Telkom Kenya, Safaricom, Wananchi Group, Kenya Data Networks, Access Kenya and Kenya Power — all of which are particularly susceptible to both cable and optic fibre vandalism — have teamed up to set up an industry committee to lobby MPs to amend the Scrap Metal Act.
The lobby group is calling for the reintroduction of the licensing for all scrap metal dealers; allowing the police to vet prospective dealers before issuing them with licences and the introduction of a certificate of inspection to ensure that no banned metals are exported.
Irshad Sumra, secretary general of the Kenya Iron and Scrap Metal Association, said vandalism is mainly driven by informal metal dealers who sell their wares to backstreet fabricators who offer a better price than association members.
“We were first to lobby the government to reintroduce licensing for scrap metal dealers so that we weed out the unscrupulous dealers,” said Mr Sumra. He said members of his association were ready to engage Kenya Power, telecoms operators and steel millers in talks to jointly address the challenge of vandalism.
The Ministry of Roads and industry players are now calling for a total ban on scrap metal trade, a move opposed by the steel industry.
Mr Raval warned this would increase cost of doing business and cut jobs because steel millers would have to import scrap metal.
“Devki Steel Millers employs about 1,700 people and a total ban on scrap metal trade would lead to massive layoffs.”
Finance minister Uhuru Kenyatta banned the export of scrap aluminium, steel, copper wires and cables in 2009 following a petition by KPLC and Telkom Kenya. This was later followed by a ban on exporting scrap metals in the region by East African Community (EAC) partner states.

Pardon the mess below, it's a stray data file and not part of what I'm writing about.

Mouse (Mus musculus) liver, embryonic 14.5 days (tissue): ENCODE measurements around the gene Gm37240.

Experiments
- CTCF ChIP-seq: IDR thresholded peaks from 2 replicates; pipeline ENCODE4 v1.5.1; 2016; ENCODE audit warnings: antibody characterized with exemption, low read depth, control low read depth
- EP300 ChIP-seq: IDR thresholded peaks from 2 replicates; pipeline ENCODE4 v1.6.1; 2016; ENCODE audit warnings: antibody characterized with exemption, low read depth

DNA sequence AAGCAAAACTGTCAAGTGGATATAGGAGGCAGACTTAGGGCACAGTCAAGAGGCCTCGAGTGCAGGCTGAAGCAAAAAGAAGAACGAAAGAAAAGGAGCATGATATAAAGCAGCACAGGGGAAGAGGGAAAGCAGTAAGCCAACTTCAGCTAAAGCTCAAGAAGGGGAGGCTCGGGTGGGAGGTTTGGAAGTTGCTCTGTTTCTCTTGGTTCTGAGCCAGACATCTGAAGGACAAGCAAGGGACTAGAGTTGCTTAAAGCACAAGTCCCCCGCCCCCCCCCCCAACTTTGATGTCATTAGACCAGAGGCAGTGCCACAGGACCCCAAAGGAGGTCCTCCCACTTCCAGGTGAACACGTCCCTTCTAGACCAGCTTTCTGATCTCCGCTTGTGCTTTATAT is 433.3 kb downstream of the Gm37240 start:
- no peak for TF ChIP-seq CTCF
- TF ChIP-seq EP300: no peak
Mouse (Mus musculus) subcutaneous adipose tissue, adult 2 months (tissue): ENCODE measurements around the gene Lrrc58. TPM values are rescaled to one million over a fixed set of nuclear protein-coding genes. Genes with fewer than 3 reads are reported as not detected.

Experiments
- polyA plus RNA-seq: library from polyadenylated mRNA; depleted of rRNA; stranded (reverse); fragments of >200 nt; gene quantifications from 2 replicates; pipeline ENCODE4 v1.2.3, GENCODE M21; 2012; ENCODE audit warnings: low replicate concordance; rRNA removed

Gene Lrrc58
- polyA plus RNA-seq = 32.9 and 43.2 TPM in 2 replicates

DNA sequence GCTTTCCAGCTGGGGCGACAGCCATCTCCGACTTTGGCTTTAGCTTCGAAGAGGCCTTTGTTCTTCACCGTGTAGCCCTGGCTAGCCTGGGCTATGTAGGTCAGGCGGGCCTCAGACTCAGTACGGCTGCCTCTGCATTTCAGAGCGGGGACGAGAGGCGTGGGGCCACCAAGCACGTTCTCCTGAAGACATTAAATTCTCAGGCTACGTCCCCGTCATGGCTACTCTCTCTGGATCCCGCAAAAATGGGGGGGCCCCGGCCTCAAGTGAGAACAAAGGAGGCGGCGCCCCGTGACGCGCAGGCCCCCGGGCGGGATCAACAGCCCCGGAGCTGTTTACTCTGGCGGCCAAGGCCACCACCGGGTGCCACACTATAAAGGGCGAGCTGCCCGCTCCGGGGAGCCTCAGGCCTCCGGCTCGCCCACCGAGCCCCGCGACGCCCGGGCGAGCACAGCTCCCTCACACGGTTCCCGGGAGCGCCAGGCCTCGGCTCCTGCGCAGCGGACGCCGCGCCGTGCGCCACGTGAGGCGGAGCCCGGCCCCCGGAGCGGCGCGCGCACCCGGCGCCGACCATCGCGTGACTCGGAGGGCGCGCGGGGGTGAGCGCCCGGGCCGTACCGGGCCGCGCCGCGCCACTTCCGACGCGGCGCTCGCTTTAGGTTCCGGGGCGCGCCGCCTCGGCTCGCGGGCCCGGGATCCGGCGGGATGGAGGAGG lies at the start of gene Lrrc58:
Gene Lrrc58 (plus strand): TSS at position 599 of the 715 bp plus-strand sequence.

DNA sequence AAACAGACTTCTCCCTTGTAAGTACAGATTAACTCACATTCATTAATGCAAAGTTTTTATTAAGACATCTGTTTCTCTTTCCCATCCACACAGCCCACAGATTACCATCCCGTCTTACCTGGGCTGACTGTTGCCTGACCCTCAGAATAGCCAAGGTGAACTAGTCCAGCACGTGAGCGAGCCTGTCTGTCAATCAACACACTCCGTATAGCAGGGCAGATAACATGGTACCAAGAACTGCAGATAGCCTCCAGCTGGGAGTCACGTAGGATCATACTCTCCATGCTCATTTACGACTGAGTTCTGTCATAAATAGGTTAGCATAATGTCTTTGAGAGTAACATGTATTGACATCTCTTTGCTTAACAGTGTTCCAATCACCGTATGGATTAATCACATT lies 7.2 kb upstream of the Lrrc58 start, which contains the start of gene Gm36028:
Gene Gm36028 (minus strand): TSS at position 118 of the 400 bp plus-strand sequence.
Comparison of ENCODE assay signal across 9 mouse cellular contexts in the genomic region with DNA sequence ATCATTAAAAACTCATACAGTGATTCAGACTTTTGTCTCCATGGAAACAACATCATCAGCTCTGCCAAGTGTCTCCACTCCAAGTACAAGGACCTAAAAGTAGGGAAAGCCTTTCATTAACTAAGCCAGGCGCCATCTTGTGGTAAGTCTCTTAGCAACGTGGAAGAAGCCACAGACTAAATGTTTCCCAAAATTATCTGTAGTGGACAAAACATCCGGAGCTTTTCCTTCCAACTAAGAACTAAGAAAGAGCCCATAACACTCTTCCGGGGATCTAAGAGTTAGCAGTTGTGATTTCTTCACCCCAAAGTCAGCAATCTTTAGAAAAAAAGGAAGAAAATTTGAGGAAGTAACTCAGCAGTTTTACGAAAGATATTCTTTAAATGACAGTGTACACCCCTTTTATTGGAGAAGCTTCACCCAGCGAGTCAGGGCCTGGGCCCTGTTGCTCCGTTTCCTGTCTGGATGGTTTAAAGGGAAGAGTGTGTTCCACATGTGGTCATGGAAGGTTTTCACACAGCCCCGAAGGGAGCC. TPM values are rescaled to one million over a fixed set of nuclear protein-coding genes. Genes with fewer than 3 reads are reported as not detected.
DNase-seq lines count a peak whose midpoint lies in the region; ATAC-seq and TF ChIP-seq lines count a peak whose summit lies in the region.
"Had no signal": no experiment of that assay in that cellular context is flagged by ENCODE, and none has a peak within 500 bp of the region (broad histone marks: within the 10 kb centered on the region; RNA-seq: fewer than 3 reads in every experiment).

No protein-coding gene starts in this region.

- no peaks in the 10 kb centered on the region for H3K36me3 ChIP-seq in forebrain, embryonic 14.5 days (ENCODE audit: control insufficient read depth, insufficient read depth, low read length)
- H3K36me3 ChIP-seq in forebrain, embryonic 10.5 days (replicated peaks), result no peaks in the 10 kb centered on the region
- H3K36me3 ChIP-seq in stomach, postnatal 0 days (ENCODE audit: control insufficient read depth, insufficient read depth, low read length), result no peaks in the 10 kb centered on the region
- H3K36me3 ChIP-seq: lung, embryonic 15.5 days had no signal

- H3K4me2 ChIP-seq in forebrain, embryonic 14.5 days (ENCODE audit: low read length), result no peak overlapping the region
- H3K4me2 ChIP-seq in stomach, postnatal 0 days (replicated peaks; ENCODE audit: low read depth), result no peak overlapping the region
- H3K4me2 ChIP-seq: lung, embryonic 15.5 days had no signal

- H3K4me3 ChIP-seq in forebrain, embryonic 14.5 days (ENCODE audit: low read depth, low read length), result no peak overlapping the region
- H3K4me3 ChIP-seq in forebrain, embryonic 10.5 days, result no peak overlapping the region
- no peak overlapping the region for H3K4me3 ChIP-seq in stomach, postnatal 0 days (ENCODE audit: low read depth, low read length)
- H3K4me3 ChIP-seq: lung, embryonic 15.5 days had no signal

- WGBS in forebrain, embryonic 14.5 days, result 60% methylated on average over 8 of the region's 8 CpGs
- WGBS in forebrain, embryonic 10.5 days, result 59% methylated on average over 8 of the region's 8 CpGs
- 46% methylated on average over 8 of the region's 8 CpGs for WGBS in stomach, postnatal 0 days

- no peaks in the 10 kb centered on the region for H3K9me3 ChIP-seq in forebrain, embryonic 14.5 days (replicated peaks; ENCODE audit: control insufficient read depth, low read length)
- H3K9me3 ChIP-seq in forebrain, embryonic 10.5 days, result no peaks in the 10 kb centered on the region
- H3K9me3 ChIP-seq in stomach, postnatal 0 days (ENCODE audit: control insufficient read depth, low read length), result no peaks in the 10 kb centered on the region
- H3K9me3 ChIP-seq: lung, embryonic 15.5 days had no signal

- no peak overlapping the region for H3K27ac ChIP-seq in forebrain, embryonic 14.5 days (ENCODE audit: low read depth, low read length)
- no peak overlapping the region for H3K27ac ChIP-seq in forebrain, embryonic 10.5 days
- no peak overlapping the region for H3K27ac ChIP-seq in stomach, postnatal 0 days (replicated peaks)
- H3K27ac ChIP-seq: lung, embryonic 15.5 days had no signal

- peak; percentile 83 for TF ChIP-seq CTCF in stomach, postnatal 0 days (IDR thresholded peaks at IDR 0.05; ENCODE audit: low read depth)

But the consequences were not exactly as desired because vandals continuing with exports to China and other emerging markets just substituted copper.
“This has led to an increase in vandalism of optic fibre (70 per cent) as compared to Copper wires (30 per cent),” said Angela Mumo, the Orange Kenya corporate communications manager.
The proposed amendments to the Scrap Metal Act provide a stiff punishment for traders who deal in scrap metal without licence. For first time, offenders face a fine of not less than Sh500,000 or imprisonment for a term not less than one year or both. Second time or subsequent offenders would face a fine of not less than Sh2 million or a jail term of not less than two years or both.
The licence will specify the location of the premises and any particular scrap metal in which the licensee may or may not deal in.
Statistics from Telkom Kenya show that of the 336 telecoms vandalism arrests made between 2008 and last year, 45 and 56 cases attracted fines of between Sh5,000 to 10,000 and jail terms of one year or less respectively. 235 cases are still in court, translating into a conviction rate of about 30 per cent.
Data from Kenya Power shows the firm incurred direct costs of Sh1.08 billion as a result of vandalism involving more than 2,134 transformers and 167 conductors between 2004 and 2009.
Furthermore, the firm loses about Sh600 million annually in direct costs like equipment replacement. Lost of business for the firm and its clients.